I love watercolors and thinking about how that translates to the transparency in oil paints.  Oil paints excel at providing really great dark tones for luminous, transparent shadows. Certain colors are particularly transparent: alizarin crimson, ultramarine, and sap green. Sap green is the best green ever, it’s so balanced it’s like a neutral color that you could add anywhere. Some greens are too blue or saturated that they look fake when you use too much of them, but sap green is just so agreeable and you can use it even straight out of the tube. I’ve learned one way to make a great grey: mix sap green + alizarin crimson + naples yellow.

At this point in the painting, I’m feel really impatient to be DONE ALREADY.  I keep needing to be reminded not to rush ahead, and to keep knocking back the the shadows, using the darks and midtones. With the peach poppy, I ended up mixing more murky greys and browns and then blending them, than using this awesome salmon color I mixed from yellow ochre + montserrat orange + cadmium red.

To create the yellow stamen and pistil center of the poppy, I used cadmium yellow, yellow ochre, and naples yellow.  (Side note, mixing yellow ochre is good way to add the yellow hue without going too light in value.) 4 tones are needed to create 3 dimensional form, so I attempted to mix 4 ish yellowish tones. Again, I was feeling frustrated because I see this part being so clear and bright, but the first layer  feels very vague and fuzzy.

For the ranunculus, I’m using magentas for the first time in the painting.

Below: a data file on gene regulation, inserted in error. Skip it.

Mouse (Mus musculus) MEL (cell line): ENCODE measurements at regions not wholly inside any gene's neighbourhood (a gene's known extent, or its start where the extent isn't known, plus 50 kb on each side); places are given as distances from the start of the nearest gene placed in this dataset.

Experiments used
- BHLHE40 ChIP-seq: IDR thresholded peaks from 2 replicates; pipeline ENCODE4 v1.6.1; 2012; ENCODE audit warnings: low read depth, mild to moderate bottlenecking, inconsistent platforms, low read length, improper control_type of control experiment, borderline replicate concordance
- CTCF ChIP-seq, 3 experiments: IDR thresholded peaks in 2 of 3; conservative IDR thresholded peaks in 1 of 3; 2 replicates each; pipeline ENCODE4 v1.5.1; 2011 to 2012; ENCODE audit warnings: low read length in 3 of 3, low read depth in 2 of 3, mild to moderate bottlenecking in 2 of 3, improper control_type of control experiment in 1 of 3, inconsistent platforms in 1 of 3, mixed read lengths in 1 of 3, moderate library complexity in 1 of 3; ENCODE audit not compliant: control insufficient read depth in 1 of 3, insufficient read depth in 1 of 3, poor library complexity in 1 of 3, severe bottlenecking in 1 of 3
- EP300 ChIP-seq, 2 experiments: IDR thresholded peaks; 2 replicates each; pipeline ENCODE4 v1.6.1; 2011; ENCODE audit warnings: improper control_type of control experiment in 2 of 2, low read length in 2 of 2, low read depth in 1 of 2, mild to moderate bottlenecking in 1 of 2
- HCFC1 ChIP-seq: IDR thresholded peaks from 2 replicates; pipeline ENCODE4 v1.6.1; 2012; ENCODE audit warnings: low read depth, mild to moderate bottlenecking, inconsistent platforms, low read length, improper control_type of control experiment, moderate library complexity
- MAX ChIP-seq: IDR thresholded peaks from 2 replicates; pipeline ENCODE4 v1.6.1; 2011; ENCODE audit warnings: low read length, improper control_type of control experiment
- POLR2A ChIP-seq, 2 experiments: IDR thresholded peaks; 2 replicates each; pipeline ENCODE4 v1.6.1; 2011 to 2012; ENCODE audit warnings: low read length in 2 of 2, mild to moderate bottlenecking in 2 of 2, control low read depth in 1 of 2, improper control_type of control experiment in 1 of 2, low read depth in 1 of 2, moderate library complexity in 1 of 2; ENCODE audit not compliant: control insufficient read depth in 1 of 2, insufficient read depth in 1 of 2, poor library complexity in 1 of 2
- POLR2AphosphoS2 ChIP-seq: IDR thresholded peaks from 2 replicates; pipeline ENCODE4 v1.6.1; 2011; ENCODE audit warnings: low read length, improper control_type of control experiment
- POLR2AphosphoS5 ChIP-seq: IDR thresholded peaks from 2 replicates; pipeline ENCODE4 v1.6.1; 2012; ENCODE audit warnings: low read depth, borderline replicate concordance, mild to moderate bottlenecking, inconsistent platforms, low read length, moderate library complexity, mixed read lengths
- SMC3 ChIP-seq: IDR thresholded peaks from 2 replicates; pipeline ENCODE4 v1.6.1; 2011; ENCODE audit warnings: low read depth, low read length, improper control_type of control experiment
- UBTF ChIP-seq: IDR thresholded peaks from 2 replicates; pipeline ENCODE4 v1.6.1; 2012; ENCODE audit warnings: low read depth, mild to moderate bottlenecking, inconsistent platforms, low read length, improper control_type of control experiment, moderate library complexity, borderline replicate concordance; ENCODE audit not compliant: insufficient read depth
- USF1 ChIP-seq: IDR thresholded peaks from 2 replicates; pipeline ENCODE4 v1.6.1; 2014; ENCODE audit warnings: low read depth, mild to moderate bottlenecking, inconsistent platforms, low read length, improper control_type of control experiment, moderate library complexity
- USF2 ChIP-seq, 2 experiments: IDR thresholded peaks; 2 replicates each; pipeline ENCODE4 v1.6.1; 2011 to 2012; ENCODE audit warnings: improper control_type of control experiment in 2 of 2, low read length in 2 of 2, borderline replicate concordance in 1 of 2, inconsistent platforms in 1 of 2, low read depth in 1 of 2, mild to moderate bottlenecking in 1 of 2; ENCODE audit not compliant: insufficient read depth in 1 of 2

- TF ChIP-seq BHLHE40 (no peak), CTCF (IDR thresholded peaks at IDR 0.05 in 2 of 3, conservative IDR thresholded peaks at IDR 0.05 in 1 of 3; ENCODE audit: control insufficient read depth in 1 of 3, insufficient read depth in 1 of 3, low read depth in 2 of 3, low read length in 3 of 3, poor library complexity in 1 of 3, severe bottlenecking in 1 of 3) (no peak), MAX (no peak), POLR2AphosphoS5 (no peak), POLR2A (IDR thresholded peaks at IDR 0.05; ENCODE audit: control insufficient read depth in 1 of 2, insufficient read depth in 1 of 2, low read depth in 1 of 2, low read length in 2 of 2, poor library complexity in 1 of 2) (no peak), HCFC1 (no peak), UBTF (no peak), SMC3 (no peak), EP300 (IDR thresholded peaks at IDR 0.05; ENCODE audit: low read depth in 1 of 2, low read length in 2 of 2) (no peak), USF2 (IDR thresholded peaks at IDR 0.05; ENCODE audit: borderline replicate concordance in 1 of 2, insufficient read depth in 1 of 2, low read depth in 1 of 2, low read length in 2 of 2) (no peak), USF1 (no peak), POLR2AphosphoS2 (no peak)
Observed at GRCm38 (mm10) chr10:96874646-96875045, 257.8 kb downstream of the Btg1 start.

The things in my Oil Painting Part 1

So I’ll be working on this still life oil painting study and looking at the subject for a long time

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One thing I learned from slowing down and taking my time with film photography  is to also take a lot more care in what is inside the frame- meaning no photoshop is not going to fix it. It’s far, far easier to move the random thing out from the background, then to photoshop it out. Ansel Adams would supposedly wait hours to make his exposures, waiting for things like a cloud to come or the right lighting to emerge. From all of the design blogs I read and follow on Instagram, I have learned the importance of styling. What  gets me when I am scrolling through Pinterest and I see these technically outstanding works but they are just terrible compositions- the artist must have spent hours looking at these ugly items in order to paint them and I’m like why.

Here’s the fabulous green vase that I found at a vintage store in Portland:

@okoportland do you still have this vase for sale?

A photo posted by Betsyness (@betsyness) on

The store’s proprietor said it is a 19th century German drinking jug- cool!

I found OKO Gallery when it was based in NW Portland. They’re now on Burnside near some other really awesome shops but it’s pretty inconvenient to find parking around there. If you do happen to be in the area check out Redux (I want to buy everything in that store and it’s a great place for gift shopping) and get some yummy chicken from Nong’s Khao  Man Gai.

OKO hired this amazing sign artist to paint their door – I love gold leaf!

The sun is shining! Come say hello!

A post shared by OKO (@okoportland) on

After I had bought the green jug I took lots of pictures of flowers in it.

And I came across this Cezanne painting on Pinterest. Great minds think alike!

Cezanne

 

PNW Spring foliage and flowers

Sometimes it’s really tough to get back into painting, even if it’s something I love doing.
In the mean time I’m enjoying the beautiful Pac NW spring.

Here’s trillium from the rain garden:
  Does anyone know what this glorious plant is and how I can get it in my garden? 

Love the bronze foliage and pink flowers. I’m thinking of getting a ninebark, which has similar foliage and has the added benefit of being drought tolerant.

Here’s another flower that I really want in my garden:

Renown unique tulips-they look like peonies!